Ontario Doing Even More to Grow its Health Care Workforce

Province breaking down barriers to hire more doctors and nurses to connect people to care close to home

July 24, 2023

KITCHENER — The Ontario government is continuing to create new pathways to connect more people to care across the province, both for now and for future generations. As part of Your Health: A Plan for Connected and Convenient Care, the government is launching three new programs that will break down barriers for internationally educated physicians to work in Ontario, retain more health care workers with mentorship opportunities and explore innovative ways that health care workers can deliver convenient care to people in their own communities.

“Our government is growing our health care workforce to make it easier for people to connect to the care they need for years to come,” said Sylvia Jones, Deputy Premier and Minister of Health. “These new initiatives will allow international physicians to work sooner, support experienced nurses to share their skills and knowledge, and explore innovative ways to grow our workforce for future generations.”

Starting today, new “As of Right” rules come into effect, making Ontario the first province to allow highly-trained physicians, nurses, respiratory therapists and medical laboratory technologists already registered or licensed in another Canadian jurisdiction to start work immediately when they arrive without having to first register with one of Ontario’s health regulatory colleges. These changes will help health care workers overcome bureaucratic delays that have made it difficult to practice in Ontario.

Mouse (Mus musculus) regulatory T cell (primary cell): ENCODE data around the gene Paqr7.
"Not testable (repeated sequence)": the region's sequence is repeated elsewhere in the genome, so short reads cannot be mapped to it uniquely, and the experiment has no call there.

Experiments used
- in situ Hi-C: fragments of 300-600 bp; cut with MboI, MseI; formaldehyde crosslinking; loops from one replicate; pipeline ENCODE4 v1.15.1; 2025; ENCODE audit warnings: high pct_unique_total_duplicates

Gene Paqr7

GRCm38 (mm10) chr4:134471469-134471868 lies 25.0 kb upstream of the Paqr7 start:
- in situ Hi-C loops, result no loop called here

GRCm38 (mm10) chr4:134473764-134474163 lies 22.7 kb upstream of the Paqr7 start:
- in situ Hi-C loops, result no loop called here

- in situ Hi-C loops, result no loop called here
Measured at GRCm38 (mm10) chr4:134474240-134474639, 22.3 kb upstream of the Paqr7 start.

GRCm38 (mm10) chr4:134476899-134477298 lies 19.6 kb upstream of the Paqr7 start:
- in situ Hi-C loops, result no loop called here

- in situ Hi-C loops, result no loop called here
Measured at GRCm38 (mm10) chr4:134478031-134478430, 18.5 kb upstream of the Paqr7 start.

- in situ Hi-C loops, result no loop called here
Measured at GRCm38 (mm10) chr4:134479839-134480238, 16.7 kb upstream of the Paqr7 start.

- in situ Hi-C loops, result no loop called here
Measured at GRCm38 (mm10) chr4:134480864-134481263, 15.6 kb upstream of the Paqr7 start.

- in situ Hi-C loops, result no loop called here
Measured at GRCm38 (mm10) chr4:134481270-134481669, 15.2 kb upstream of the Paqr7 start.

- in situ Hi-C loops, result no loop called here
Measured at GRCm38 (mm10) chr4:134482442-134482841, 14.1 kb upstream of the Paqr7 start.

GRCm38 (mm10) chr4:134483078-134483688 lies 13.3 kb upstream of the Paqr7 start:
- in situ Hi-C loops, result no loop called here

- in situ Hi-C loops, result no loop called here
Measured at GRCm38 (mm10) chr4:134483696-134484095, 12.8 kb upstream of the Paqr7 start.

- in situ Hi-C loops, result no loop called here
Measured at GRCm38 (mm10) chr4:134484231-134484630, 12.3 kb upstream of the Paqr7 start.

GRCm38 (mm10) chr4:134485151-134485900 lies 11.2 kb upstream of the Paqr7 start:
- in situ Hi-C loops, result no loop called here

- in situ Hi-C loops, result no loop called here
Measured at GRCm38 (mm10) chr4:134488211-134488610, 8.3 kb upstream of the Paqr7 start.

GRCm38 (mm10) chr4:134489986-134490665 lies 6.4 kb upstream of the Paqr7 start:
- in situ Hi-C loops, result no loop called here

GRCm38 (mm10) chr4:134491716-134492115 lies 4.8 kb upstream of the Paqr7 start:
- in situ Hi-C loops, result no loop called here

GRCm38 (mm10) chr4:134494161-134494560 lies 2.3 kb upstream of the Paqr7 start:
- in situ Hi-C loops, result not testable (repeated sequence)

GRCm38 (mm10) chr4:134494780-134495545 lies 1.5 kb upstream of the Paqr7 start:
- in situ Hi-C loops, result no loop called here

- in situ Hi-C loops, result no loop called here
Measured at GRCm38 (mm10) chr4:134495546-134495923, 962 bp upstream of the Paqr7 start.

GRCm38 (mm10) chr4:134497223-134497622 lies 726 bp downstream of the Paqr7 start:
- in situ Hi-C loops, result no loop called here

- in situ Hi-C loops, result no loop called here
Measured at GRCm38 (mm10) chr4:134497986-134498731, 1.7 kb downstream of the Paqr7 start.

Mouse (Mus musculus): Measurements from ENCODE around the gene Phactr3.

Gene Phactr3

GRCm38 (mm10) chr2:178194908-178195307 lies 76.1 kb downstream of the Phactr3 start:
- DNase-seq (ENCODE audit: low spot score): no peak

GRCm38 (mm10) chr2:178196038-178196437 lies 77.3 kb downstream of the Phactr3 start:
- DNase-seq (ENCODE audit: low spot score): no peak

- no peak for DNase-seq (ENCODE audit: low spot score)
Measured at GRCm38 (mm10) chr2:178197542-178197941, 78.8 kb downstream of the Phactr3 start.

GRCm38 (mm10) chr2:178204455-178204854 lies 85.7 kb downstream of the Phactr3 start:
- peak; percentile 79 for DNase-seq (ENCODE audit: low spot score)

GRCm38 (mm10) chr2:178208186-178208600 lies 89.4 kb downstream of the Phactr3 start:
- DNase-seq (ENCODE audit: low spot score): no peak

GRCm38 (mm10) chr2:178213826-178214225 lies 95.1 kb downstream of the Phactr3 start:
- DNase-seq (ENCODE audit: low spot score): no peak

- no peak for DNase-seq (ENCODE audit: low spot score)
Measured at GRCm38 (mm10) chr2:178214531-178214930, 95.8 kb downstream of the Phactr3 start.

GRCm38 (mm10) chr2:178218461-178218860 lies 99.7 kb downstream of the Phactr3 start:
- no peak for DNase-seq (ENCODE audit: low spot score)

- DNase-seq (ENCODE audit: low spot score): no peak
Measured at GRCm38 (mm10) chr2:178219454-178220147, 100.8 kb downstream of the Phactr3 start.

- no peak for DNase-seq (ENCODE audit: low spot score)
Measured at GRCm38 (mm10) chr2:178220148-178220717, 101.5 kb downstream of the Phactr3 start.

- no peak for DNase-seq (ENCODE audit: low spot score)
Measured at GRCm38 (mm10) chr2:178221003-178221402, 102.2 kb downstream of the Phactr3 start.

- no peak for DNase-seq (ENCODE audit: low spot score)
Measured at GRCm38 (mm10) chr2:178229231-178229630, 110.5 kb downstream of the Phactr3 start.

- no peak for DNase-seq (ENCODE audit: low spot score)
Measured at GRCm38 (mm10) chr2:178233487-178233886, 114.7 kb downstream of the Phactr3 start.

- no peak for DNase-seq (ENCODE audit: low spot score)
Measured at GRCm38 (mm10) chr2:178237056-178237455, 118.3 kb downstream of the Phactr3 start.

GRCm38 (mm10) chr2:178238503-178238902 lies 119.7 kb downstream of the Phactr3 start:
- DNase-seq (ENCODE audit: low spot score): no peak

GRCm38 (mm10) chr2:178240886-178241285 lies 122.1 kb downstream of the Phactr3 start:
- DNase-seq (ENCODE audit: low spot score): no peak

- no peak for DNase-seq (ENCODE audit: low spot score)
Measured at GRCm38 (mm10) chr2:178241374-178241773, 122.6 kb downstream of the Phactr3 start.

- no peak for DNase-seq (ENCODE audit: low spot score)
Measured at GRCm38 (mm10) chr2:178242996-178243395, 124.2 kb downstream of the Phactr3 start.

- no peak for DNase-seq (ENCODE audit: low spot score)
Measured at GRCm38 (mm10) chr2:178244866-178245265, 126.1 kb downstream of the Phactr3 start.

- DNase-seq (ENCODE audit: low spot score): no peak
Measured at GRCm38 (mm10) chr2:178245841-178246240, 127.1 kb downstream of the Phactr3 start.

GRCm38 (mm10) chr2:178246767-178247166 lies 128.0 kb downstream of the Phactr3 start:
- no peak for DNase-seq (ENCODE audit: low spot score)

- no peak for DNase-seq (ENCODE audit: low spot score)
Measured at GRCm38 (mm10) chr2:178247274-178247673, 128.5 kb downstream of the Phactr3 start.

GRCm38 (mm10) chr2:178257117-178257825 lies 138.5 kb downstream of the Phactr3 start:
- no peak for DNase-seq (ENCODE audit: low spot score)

The Ontario government is also launching:

  • The Practice Ready Ontario program for doctors that will break down barriers for internationally educated physicians by removing the requirement to complete lengthy re-education programs allowing them to practice in Ontario immediately. This program will add more than 50 new physicians to the province’s workforce by 2024.
  • The Clinical Scholar Program which pairs an experienced front line nurse as a dedicated mentor with newly graduated nurses, internationally educated nurses and nurses wanting to upskill to ensure they have the support they need to confidently transition into the nursing profession.
  • The Models of Care Innovation Fund, a new $40 million fund to encourage health care partners to bring forward innovative ideas to connect Ontarians to better services and care. Applications from eligible organizations – including hospitals, health care facilities, long-term care homes, home care providers, family health teams, nurse practitioner-led clinics and Ontario Health Teams and others, including mental health service providers – can be submitted via Ontario Health starting July 24.

These new, innovative initiatives join a number of existing successful programs the government has introduced to grow Ontario’s health care workforce, including:

Since 2018, 63,000 new nurses and nearly 8,000 new doctors have registered to work in Ontario. Last year, over 15,000 new nurses registered to work and care for people in Ontario – a new record in the province – and another 27,000 nurses are studying at a college or university, ensuring there is a pipeline of talent for the future.